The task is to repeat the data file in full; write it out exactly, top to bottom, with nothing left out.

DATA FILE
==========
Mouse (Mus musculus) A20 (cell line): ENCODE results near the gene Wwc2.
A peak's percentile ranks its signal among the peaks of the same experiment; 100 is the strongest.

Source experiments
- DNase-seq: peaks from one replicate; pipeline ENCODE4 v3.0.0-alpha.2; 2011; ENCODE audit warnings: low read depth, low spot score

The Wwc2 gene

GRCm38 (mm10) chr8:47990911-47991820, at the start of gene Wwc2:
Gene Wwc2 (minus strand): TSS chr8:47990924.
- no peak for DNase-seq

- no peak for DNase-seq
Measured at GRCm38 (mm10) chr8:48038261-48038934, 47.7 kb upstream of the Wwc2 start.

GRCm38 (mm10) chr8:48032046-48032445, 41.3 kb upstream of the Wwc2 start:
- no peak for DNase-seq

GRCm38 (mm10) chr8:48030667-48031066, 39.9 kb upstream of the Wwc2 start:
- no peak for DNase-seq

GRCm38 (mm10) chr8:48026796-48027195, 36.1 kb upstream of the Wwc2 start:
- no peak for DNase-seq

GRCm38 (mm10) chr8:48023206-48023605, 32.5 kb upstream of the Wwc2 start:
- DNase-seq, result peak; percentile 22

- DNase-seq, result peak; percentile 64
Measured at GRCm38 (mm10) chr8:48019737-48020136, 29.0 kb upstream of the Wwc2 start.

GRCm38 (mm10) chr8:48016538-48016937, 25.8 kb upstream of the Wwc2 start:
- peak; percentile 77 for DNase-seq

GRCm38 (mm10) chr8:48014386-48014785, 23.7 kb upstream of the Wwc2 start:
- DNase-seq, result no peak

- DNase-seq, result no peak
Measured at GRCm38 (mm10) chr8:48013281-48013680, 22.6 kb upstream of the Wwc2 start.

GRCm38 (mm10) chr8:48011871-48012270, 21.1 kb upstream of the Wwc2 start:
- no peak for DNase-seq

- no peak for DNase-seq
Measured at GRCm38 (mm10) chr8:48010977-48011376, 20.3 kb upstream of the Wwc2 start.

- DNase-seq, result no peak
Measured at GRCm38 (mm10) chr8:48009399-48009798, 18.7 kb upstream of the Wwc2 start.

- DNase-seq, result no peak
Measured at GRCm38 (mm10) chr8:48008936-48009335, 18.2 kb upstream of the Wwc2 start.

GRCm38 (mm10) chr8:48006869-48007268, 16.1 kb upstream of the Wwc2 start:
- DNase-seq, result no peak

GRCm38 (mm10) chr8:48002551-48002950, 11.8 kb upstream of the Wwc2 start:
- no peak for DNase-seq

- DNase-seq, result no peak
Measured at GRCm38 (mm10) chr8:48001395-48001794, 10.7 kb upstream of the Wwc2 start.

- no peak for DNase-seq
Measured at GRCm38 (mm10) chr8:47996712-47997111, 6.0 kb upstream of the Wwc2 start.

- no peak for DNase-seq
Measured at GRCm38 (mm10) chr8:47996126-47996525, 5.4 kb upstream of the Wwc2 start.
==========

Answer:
Mouse (Mus musculus) A20 (cell line): ENCODE results near the gene Wwc2.
A peak's percentile ranks its signal among the peaks of the same experiment; 100 is the strongest.

Source experiments
- DNase-seq: peaks from one replicate; pipeline ENCODE4 v3.0.0-alpha.2; 2011; ENCODE audit warnings: low read depth, low spot score

The Wwc2 gene

GRCm38 (mm10) chr8:47990911-47991820, at the start of gene Wwc2:
Gene Wwc2 (minus strand): TSS chr8:47990924.
- no peak for DNase-seq

- no peak for DNase-seq
Measured at GRCm38 (mm10) chr8:48038261-48038934, 47.7 kb upstream of the Wwc2 start.

GRCm38 (mm10) chr8:48032046-48032445, 41.3 kb upstream of the Wwc2 start:
- no peak for DNase-seq

GRCm38 (mm10) chr8:48030667-48031066, 39.9 kb upstream of the Wwc2 start:
- no peak for DNase-seq

GRCm38 (mm10) chr8:48026796-48027195, 36.1 kb upstream of the Wwc2 start:
- no peak for DNase-seq

GRCm38 (mm10) chr8:48023206-48023605, 32.5 kb upstream of the Wwc2 start:
- DNase-seq, result peak; percentile 22

- DNase-seq, result peak; percentile 64
Measured at GRCm38 (mm10) chr8:48019737-48020136, 29.0 kb upstream of the Wwc2 start.

GRCm38 (mm10) chr8:48016538-48016937, 25.8 kb upstream of the Wwc2 start:
- peak; percentile 77 for DNase-seq

GRCm38 (mm10) chr8:48014386-48014785, 23.7 kb upstream of the Wwc2 start:
- DNase-seq, result no peak

- DNase-seq, result no peak
Measured at GRCm38 (mm10) chr8:48013281-48013680, 22.6 kb upstream of the Wwc2 start.

GRCm38 (mm10) chr8:48011871-48012270, 21.1 kb upstream of the Wwc2 start:
- no peak for DNase-seq

- no peak for DNase-seq
Measured at GRCm38 (mm10) chr8:48010977-48011376, 20.3 kb upstream of the Wwc2 start.

- DNase-seq, result no peak
Measured at GRCm38 (mm10) chr8:48009399-48009798, 18.7 kb upstream of the Wwc2 start.

- DNase-seq, result no peak
Measured at GRCm38 (mm10) chr8:48008936-48009335, 18.2 kb upstream of the Wwc2 start.

GRCm38 (mm10) chr8:48006869-48007268, 16.1 kb upstream of the Wwc2 start:
- DNase-seq, result no peak

GRCm38 (mm10) chr8:48002551-48002950, 11.8 kb upstream of the Wwc2 start:
- no peak for DNase-seq

- DNase-seq, result no peak
Measured at GRCm38 (mm10) chr8:48001395-48001794, 10.7 kb upstream of the Wwc2 start.

- no peak for DNase-seq
Measured at GRCm38 (mm10) chr8:47996712-47997111, 6.0 kb upstream of the Wwc2 start.

- no peak for DNase-seq
Measured at GRCm38 (mm10) chr8:47996126-47996525, 5.4 kb upstream of the Wwc2 start.